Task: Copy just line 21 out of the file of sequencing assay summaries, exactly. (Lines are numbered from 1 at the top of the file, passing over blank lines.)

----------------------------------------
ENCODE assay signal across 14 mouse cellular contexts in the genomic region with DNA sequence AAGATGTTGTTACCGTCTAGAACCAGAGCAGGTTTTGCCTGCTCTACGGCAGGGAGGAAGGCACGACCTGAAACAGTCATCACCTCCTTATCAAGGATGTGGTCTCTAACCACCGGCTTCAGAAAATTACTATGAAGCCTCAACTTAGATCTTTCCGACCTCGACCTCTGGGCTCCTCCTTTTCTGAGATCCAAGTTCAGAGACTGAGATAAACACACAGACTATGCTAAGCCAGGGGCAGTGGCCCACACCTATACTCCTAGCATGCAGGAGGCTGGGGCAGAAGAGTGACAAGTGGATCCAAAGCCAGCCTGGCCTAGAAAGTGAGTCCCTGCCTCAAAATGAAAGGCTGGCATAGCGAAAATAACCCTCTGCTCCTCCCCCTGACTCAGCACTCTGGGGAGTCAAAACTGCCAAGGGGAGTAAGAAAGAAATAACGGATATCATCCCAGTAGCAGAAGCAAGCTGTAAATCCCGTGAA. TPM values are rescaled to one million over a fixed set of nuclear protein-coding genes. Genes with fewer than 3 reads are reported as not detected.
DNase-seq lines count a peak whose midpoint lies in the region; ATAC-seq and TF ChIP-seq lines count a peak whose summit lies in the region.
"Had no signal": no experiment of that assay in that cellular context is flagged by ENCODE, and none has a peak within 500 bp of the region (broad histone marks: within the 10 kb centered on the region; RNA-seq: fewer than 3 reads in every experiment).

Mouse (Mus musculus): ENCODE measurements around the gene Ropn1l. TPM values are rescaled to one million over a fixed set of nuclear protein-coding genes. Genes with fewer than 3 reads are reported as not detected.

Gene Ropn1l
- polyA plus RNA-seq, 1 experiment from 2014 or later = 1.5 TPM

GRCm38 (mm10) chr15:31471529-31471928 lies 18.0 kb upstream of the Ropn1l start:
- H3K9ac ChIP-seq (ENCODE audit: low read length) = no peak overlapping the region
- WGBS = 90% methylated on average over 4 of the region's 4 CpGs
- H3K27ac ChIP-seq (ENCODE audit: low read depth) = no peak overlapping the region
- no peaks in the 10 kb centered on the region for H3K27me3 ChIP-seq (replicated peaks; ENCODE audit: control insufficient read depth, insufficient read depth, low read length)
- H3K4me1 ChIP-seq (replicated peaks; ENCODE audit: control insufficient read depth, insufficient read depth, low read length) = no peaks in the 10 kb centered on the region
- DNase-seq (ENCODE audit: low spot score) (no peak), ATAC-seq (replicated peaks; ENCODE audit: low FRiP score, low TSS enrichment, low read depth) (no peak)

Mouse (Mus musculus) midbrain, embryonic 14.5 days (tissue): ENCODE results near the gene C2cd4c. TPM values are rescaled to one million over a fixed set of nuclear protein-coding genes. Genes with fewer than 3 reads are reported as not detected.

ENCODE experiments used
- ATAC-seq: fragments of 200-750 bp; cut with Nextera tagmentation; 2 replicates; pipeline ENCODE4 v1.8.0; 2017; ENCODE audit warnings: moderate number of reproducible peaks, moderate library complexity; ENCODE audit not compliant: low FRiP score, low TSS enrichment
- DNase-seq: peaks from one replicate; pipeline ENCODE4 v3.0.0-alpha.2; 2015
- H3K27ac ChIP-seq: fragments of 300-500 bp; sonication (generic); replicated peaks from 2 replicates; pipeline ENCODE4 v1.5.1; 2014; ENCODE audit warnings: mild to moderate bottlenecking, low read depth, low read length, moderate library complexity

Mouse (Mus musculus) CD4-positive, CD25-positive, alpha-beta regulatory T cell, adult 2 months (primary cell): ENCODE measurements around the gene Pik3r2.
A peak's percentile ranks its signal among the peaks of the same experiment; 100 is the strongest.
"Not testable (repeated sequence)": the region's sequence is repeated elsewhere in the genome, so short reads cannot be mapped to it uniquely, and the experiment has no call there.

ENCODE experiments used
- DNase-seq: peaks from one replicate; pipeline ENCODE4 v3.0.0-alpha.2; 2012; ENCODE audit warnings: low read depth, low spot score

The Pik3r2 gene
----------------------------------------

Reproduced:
"Not testable (repeated sequence)": the region's sequence is repeated elsewhere in the genome, so short reads cannot be mapped to it uniquely, and the experiment has no call there.